In a recent opinion, the U.S. Court of Appeals for the Ninth Circuit upheld the conviction of a man who used a former co-worker’s password to access information from his previous employer.  

Via Reuters:

A divided federal appeals court on Tuesday gave the U.S. Department of Justice broad leeway to police password theft under a 1984 anti-hacking law, upholding the conviction of a former Korn/Ferry International executive for stealing confidential client data.

The 9th U.S. Circuit Court of Appeals in San Francisco said David Nosal violated the Computer Fraud and Abuse Act in 2005 when he and two friends, who had also left Korn/Ferry, used an employee’s password to access the recruiting firm’s computers and obtain information to help start a new firm.

Writing for a 2-1 majority, Circuit Judge Margaret McKeown said Nosal acted “without authorization” even though the employee, his former secretary, had voluntarily provided her password.

Experts agree the decision could have far-reaching implications. That includes Judge Stephen Reinhardt, who in a dissenting opinion implied the verdict could end up classifying as criminals millions of users who share passwords.

This case is about password sharing. People frequently share their passwords, notwithstanding the fact that websites and employers have policies prohibiting it. In my view, the Computer Fraud and Abuse Act (“CFAA”) does not make the millions of people who engage in this ubiquitous, useful, and generally harmless conduct into unwitting federal criminals. Whatever other liability, criminal or civil, Nosal may have incurred in his improper attempt to compete with his former employer, he has not violated the CFAA.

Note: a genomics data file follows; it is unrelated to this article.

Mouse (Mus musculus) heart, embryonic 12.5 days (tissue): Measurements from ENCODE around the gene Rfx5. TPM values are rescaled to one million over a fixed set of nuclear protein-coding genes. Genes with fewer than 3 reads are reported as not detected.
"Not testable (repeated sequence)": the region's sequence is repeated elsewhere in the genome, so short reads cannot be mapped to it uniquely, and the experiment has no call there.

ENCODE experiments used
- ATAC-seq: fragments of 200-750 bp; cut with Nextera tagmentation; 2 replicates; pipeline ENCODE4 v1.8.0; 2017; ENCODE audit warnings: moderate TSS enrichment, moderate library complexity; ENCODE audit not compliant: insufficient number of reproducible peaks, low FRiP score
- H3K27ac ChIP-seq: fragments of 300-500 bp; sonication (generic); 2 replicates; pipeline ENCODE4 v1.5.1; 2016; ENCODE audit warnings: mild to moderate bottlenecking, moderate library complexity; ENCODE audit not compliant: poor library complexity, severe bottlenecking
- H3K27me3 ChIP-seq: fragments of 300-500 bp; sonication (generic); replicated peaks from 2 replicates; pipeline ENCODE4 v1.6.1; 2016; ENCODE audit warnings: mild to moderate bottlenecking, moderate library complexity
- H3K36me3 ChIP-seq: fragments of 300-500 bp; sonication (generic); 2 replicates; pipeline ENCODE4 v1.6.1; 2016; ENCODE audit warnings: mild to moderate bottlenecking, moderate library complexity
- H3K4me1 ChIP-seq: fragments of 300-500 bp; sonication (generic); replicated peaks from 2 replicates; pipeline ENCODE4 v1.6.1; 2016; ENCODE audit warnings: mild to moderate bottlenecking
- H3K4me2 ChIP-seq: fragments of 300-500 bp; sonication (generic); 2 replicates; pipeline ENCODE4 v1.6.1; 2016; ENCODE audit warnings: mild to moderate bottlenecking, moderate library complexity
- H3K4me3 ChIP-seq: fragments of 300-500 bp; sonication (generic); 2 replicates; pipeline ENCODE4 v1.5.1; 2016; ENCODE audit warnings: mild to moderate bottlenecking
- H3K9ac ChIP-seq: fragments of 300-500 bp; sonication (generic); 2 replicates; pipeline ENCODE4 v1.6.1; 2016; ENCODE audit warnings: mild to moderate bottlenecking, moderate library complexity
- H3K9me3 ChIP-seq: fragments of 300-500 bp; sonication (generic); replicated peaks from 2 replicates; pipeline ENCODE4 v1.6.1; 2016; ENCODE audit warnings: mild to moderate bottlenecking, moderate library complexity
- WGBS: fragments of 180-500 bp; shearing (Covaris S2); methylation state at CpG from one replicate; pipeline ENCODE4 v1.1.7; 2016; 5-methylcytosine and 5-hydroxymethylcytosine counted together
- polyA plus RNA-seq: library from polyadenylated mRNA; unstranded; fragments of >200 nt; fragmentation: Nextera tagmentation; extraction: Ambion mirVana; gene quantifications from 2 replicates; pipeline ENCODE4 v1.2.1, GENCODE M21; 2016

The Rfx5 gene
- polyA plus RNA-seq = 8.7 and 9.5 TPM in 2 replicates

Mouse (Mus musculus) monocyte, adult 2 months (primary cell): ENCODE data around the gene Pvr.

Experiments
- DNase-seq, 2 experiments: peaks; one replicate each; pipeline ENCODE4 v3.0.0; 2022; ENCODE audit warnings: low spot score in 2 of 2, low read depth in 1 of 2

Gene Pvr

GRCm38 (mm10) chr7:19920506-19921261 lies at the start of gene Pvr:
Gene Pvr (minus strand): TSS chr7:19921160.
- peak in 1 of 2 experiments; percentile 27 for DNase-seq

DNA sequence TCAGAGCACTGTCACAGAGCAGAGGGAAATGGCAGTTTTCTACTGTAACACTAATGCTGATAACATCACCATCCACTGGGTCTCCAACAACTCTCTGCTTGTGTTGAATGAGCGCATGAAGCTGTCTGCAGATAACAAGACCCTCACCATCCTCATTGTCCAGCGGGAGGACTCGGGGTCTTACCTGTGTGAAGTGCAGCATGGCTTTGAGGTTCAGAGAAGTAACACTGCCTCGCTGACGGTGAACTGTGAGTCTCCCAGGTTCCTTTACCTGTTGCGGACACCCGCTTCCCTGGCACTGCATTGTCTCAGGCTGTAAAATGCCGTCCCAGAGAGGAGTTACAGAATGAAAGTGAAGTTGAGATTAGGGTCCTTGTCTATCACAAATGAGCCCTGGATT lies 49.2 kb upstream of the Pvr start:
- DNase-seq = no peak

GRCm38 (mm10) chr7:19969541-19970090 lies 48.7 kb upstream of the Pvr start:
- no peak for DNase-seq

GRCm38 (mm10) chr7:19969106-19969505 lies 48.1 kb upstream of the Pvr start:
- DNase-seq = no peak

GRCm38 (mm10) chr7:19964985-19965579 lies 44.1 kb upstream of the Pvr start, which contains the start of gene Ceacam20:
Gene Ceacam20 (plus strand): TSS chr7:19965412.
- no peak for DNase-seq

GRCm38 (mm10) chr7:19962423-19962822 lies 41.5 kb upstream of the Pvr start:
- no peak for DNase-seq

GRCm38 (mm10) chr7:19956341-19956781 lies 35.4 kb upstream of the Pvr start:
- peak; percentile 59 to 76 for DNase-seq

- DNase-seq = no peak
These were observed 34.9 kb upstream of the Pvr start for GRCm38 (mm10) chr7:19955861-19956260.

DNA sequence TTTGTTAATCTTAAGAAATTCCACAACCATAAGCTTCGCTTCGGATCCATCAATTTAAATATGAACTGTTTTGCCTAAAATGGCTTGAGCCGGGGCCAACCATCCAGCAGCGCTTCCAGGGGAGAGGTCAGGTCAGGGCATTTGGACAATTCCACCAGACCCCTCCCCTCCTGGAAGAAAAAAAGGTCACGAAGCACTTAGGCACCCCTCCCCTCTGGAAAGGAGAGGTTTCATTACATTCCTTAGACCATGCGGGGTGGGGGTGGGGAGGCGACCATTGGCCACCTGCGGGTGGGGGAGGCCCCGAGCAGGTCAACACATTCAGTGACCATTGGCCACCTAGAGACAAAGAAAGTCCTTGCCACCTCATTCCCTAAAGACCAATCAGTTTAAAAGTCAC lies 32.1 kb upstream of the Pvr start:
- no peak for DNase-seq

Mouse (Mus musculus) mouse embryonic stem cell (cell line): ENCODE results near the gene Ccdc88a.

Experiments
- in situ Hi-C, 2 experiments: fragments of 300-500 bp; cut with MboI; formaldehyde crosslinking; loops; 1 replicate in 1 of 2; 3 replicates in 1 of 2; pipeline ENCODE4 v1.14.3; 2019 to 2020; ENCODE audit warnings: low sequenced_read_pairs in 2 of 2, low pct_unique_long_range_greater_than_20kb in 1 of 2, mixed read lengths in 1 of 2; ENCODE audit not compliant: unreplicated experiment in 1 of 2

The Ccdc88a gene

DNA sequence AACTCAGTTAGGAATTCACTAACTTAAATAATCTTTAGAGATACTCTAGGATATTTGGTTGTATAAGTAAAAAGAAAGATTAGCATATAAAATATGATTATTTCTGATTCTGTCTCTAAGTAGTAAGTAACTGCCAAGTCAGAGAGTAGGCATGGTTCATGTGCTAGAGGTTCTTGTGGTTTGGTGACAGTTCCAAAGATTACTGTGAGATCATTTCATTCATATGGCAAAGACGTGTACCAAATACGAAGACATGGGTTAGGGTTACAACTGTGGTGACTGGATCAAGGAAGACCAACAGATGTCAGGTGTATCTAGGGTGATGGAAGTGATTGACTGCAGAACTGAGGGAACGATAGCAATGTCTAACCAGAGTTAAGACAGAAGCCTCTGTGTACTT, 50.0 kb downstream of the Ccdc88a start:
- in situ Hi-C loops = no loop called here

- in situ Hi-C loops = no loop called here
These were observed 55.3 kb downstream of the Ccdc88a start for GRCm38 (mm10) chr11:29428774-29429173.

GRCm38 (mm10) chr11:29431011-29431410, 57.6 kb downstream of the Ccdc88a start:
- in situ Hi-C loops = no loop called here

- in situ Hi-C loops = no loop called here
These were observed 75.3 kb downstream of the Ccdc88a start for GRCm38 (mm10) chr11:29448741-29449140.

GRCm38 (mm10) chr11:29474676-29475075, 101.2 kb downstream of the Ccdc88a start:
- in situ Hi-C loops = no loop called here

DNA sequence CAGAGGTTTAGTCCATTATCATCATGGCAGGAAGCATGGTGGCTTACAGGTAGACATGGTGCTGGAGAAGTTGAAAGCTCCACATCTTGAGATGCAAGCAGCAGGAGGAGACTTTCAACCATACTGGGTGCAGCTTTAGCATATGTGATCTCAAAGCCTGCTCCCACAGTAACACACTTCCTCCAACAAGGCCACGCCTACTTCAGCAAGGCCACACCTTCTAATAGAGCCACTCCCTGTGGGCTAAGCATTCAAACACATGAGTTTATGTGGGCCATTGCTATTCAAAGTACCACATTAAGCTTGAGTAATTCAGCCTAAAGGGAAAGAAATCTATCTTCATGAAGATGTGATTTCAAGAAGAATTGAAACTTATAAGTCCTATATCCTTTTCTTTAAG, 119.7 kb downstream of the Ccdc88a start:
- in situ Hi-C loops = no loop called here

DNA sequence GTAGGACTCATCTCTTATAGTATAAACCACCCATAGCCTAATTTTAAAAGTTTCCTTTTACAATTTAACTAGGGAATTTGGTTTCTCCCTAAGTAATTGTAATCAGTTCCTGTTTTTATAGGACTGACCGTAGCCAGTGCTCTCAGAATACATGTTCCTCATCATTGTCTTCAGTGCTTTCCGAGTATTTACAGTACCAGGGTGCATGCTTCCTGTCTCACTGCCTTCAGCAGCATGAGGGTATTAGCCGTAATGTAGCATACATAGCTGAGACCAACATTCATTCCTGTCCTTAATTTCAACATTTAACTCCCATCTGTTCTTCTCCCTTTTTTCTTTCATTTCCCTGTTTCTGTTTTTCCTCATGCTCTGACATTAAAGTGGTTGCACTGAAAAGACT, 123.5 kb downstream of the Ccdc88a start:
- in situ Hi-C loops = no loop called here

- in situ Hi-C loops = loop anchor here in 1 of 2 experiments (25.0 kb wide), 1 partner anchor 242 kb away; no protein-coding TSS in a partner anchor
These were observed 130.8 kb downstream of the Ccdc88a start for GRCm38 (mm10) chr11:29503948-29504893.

Like it or not, this is what 21st century sausage making looks like. A pair of federal judges interpret a 30-year-old law so that it (apparently) criminalizes widespread behavior to the benefit of a corporation that does $6 billion in annual revenue.  (Next step? Find a few unlucky targets to make examples of to discourage the practice.)

This is one of the challenges of living in an era in which written laws can run 3,000 pages and consist of dense (and often vague) text few people can understand.  As a result, Americans routinely commit felonies without even knowing it.

Nearly 200 years ago, Thomas Jefferson wrote how important it was that laws be written “for men of ordinary understanding.” He recognized that laws that relied on “metaphysical subtleties” could make “anything mean everything or nothing.”     

Is Jefferson right? Is our lawmaking a mess and an affront to constitutional democracy? Or is it impractical to think laws and regulations can be written succinctly and plainly in a world that is growing increasingly complex?

[PHOTO CREDIT: Flickr-MikePetrucci | CC BY 2.0]